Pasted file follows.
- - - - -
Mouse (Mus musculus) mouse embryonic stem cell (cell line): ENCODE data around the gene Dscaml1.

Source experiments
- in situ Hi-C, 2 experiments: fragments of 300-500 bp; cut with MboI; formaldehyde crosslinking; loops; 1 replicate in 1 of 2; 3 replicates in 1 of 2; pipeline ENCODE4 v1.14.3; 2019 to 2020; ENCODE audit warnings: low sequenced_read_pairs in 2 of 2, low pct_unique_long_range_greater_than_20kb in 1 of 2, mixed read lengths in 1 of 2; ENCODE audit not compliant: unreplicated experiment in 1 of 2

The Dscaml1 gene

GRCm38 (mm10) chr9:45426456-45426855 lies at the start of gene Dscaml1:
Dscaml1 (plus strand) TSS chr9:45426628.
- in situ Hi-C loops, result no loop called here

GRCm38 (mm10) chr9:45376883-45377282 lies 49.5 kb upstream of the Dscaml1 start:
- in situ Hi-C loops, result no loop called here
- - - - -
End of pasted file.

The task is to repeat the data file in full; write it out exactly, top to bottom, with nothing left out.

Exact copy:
Mouse (Mus musculus) mouse embryonic stem cell (cell line): ENCODE data around the gene Dscaml1.

Source experiments
- in situ Hi-C, 2 experiments: fragments of 300-500 bp; cut with MboI; formaldehyde crosslinking; loops; 1 replicate in 1 of 2; 3 replicates in 1 of 2; pipeline ENCODE4 v1.14.3; 2019 to 2020; ENCODE audit warnings: low sequenced_read_pairs in 2 of 2, low pct_unique_long_range_greater_than_20kb in 1 of 2, mixed read lengths in 1 of 2; ENCODE audit not compliant: unreplicated experiment in 1 of 2

The Dscaml1 gene

GRCm38 (mm10) chr9:45426456-45426855 lies at the start of gene Dscaml1:
Dscaml1 (plus strand) TSS chr9:45426628.
- in situ Hi-C loops, result no loop called here

GRCm38 (mm10) chr9:45376883-45377282 lies 49.5 kb upstream of the Dscaml1 start:
- in situ Hi-C loops, result no loop called here